Home baked bread, eaten while still warm, slathered with butter, accompanying a hearty soup on a cold winter evening…what’s not to like? Country Bread is dense and sturdy, full of flavor and texture from whole wheat, rye, and white flour. It takes a couple of days from start to finish (unless you get started before dawn or want to eat it at midnight, by my calculation.) The procedure includes making a sponge that requires a six to eight hour rest at room temperature, or overnight in the refrigerator. So it requires some planning, although not so much active time.
I’ve always admired artisan bread that has a pattern of the weave from the basket or banetton in which it is formed. Not owning a banetton, I lined an oval basket with a kitchen towel rubbed with flour, amazed by the quantity of flour that was absorbed. My loaf came out of the oven with just a slight ghost of the basket weave pattern…but that was enough.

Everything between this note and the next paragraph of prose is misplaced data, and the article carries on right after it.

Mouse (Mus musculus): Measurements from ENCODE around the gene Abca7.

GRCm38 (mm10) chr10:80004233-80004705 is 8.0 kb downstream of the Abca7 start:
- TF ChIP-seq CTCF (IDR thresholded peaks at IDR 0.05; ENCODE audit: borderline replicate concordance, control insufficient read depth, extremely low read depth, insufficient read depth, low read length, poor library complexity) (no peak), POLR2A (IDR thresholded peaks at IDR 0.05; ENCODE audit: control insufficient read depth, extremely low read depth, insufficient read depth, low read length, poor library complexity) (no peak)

The half cup of rye flour in the sponge really called to me to add more rye flour to the dough, so I substituted a cup of rye flour for a cup of the white flour, possibly adding to the density of this loaf. Oh, and if you try this recipe, beware of adding the second yeast/water mixture to the dough while the mixer is running. I had yeasty water splattered all over the mixer, counter, and floor.
This bread was fun to bake, but my go-to recipe for a rustic bread will still be the Pane Integrale in Jim Lahey’s book My Bread (similar to this recipe on the Sullivan Street Bakery website.) The recipe for the Country Bread is from Baking With Julia, on pages 136-137. Bakers participating in the Tuesdays With Dorie bake and blog project have posted links to their blog posts at Tuesdays With Dorie.